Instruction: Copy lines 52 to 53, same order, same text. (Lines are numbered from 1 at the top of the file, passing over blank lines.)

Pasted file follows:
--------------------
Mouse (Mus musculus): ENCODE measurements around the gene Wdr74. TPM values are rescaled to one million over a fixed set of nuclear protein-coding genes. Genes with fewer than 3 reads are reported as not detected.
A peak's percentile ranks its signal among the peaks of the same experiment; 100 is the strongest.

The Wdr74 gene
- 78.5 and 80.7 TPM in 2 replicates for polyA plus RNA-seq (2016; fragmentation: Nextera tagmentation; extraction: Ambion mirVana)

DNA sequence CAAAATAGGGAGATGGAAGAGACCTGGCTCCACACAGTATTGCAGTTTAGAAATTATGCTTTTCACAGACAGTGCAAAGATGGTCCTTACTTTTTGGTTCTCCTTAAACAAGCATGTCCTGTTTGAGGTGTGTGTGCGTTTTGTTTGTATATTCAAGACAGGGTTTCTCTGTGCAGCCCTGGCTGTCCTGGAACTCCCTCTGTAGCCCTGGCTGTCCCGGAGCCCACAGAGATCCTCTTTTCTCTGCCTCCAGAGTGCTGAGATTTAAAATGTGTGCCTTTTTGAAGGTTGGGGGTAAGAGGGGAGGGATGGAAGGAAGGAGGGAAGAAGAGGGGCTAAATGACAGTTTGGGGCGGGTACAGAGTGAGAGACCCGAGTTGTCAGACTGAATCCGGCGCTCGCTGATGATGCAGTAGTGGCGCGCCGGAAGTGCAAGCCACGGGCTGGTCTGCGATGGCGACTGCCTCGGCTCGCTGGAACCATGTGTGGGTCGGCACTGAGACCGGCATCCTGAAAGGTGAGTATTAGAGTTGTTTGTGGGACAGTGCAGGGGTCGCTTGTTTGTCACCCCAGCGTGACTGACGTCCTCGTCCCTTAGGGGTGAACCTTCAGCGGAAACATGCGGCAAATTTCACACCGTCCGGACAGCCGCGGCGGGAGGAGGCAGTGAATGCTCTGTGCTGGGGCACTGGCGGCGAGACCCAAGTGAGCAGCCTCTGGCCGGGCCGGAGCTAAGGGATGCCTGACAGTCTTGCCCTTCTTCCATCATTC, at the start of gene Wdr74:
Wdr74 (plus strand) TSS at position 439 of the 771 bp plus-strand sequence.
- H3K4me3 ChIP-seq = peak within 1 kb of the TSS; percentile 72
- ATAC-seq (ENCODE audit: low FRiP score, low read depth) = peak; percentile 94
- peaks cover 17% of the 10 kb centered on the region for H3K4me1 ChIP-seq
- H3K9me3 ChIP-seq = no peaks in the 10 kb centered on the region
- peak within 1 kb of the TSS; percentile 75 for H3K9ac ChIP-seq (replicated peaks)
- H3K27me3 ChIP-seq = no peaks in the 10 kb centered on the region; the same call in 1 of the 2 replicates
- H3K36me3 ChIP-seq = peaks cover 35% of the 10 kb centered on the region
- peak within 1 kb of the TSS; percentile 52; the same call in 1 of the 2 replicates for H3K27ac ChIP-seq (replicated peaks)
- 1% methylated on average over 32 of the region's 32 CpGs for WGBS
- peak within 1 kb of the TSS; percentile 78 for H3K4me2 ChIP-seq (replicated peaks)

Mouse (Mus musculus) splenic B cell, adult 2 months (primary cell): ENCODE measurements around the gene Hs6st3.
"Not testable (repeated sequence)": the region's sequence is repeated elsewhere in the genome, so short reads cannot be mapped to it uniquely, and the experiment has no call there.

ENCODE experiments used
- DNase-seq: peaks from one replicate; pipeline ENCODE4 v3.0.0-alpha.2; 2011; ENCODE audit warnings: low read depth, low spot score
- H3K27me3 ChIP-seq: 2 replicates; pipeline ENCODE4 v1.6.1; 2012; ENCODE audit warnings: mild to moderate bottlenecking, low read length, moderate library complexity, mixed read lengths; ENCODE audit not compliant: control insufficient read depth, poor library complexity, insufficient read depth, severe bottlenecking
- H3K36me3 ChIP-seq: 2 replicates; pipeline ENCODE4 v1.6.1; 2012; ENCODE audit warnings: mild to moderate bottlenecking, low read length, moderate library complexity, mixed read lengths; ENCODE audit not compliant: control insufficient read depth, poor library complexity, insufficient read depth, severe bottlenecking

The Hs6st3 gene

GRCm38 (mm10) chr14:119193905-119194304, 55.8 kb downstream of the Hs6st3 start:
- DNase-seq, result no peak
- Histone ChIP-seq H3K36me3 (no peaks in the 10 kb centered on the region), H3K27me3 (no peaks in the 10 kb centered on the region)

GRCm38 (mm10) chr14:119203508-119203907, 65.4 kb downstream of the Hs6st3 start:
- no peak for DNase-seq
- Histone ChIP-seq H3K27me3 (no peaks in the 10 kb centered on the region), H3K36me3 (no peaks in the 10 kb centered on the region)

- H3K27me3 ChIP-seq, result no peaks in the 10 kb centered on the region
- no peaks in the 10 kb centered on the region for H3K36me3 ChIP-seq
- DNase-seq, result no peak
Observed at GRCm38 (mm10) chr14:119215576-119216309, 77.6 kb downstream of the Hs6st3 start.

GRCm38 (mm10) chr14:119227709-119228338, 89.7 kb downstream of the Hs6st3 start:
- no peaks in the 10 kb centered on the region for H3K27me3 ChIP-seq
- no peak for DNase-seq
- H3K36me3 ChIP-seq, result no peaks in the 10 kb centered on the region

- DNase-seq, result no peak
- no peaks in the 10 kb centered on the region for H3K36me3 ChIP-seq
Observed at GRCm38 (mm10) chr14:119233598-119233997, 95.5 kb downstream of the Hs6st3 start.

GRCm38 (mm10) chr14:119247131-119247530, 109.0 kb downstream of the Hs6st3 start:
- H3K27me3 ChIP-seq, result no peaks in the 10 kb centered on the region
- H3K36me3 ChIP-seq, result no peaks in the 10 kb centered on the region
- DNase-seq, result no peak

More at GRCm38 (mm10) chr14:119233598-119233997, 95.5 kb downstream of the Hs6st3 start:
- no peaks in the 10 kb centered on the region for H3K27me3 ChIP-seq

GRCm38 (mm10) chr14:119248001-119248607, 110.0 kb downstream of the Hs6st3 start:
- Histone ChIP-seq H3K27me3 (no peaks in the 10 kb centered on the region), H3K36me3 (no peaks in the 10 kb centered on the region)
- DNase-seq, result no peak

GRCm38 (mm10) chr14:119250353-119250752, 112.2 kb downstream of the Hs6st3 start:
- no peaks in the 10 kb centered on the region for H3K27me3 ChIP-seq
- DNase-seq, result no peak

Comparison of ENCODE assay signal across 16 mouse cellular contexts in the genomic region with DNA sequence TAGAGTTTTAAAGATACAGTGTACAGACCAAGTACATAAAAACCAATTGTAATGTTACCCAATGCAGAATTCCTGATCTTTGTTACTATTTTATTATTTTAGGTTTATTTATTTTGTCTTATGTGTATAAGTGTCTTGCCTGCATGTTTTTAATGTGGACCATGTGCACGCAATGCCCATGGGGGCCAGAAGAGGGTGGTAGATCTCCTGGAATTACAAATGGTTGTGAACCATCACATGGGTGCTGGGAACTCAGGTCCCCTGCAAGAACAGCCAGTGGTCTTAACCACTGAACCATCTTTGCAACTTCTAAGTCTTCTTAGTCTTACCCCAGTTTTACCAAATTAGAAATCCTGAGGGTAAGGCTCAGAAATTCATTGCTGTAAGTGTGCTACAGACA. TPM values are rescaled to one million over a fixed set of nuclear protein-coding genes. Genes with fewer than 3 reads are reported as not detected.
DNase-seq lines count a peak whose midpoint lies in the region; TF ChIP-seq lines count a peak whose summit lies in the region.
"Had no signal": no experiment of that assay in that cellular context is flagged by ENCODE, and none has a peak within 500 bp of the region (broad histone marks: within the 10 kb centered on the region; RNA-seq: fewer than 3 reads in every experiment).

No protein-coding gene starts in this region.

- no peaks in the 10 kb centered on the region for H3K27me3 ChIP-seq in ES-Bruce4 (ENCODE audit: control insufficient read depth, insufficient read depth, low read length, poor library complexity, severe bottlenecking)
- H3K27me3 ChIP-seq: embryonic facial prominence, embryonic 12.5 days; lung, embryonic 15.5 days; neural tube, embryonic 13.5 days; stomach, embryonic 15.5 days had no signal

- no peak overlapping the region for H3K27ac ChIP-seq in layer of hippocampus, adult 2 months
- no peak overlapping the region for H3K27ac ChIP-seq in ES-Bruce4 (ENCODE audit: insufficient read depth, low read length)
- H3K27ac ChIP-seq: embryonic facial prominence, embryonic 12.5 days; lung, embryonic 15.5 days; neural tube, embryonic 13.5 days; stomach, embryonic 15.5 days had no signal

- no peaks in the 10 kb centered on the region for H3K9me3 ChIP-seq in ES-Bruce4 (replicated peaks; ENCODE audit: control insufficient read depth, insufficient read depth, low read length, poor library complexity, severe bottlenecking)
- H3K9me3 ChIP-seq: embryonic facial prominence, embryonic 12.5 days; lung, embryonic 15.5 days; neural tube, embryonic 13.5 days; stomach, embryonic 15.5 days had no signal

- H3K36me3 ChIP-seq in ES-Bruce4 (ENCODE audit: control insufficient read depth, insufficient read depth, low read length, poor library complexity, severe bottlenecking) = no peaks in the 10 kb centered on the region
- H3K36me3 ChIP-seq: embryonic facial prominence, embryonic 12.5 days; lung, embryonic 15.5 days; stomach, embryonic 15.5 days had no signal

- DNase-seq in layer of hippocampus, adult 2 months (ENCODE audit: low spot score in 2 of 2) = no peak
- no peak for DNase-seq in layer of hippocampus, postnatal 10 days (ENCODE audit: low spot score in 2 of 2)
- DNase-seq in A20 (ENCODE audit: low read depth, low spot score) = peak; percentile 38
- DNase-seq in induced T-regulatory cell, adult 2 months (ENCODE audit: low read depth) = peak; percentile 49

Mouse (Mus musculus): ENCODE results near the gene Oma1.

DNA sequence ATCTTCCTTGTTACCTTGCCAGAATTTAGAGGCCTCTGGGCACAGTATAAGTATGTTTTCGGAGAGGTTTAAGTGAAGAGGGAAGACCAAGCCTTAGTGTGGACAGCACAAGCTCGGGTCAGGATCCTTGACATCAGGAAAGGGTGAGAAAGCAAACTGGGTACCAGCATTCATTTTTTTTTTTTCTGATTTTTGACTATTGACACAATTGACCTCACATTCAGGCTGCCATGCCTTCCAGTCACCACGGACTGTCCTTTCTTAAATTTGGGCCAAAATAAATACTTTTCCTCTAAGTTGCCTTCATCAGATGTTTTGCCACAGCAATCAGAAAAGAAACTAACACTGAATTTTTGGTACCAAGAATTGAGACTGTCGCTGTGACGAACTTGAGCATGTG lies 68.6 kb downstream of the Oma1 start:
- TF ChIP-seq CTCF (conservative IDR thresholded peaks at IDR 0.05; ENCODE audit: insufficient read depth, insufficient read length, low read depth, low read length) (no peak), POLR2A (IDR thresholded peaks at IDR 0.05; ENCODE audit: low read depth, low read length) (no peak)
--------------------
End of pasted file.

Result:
- DNase-seq, result no peak

Comparison of ENCODE assay signal across 16 mouse cellular contexts in the genomic region with DNA sequence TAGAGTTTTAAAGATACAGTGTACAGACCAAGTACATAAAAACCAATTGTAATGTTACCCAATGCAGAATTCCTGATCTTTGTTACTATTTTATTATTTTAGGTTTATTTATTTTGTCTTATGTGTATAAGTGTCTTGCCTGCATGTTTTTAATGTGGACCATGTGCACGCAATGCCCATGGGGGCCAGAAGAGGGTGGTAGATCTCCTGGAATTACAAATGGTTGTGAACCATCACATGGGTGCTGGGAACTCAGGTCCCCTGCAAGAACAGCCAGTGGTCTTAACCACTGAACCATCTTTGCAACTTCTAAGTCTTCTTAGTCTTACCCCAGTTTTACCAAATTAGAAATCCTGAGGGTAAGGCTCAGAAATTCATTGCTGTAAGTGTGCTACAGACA. TPM values are rescaled to one million over a fixed set of nuclear protein-coding genes. Genes with fewer than 3 reads are reported as not detected.